General English


  • noun a strongroom in a bank, usually underground, where valuables can be deposited


  • An enclosure built above or below ground large enough to accommodate human entry. Vaults are used to install, operate, and maintain electrical cables and equipment.
  • A masonry structure with an arched ceiling.
  • A room used for storage of valuable records and/or computer tapes that is of fire-resistant construction, has safe electric components, and has a controlled atmosphere.

Origin & History of “vault”

Vault ‘arched roof’ (14th c.) and vault ‘jump’ (16th c.) are distinct words, although they share a common ancestor: Latin volvere ‘roll, turn’ (source also of English involve, revolve, etc). Its feminine past participle volūta evolved in vulgar Latin into *volta, which was used as a noun meaning ‘turn’, hence ‘curved roof’. English acquired it via Old French voute or vaute. The use of vaulted ceilings in underground rooms led in the 16th century to the application of vault to ‘burial chamber’.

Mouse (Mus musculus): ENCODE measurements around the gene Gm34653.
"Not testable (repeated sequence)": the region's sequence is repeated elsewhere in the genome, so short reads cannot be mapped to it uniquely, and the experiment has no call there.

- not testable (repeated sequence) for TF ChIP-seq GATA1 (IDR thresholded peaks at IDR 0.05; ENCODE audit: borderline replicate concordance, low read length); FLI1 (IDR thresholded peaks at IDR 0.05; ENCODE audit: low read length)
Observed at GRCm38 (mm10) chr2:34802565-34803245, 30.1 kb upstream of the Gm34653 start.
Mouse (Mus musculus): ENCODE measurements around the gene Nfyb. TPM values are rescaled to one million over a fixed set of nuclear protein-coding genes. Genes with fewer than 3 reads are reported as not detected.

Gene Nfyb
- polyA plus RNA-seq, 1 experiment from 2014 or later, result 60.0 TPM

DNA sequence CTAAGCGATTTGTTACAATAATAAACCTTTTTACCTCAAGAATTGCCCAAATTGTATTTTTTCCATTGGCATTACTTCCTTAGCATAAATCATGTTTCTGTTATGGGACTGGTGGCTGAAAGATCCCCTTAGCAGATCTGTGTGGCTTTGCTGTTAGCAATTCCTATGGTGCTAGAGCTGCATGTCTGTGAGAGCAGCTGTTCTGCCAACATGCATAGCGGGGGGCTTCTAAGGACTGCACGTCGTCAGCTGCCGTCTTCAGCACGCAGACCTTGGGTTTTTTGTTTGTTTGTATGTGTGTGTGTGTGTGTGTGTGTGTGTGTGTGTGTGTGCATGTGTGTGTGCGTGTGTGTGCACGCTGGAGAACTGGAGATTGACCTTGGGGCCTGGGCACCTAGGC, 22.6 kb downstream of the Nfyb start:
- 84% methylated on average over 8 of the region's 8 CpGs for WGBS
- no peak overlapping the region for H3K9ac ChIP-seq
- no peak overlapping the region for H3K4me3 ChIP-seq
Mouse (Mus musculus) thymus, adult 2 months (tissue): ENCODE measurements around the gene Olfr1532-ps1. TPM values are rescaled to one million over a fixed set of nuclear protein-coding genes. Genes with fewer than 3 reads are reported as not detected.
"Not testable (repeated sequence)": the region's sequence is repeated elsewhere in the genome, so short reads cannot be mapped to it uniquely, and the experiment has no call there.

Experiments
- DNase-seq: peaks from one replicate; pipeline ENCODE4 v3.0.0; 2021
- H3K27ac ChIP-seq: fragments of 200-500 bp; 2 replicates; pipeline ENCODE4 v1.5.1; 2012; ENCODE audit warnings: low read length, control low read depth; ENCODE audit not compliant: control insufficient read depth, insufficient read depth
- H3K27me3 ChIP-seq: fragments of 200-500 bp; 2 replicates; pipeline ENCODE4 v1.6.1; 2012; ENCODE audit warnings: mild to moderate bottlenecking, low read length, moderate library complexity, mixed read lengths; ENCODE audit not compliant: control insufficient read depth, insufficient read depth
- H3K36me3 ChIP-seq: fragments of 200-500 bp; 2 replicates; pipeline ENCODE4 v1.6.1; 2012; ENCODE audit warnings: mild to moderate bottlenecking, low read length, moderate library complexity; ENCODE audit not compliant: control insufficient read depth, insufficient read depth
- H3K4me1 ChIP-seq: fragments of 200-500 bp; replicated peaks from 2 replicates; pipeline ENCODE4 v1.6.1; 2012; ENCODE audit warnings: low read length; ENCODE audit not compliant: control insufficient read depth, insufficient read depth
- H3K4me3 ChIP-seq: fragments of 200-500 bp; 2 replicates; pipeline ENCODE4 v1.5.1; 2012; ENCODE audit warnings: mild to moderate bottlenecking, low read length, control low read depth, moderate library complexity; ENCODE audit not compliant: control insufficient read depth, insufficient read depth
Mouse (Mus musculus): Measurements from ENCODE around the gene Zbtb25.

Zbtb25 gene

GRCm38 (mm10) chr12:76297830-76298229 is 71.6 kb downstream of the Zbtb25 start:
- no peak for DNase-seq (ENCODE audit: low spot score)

Also from volvere came Vulgar Latin *volvitāre ‘turn a horse’, hence ‘leap, gambol’. this passed via Italian voltare and French volter into English as vault.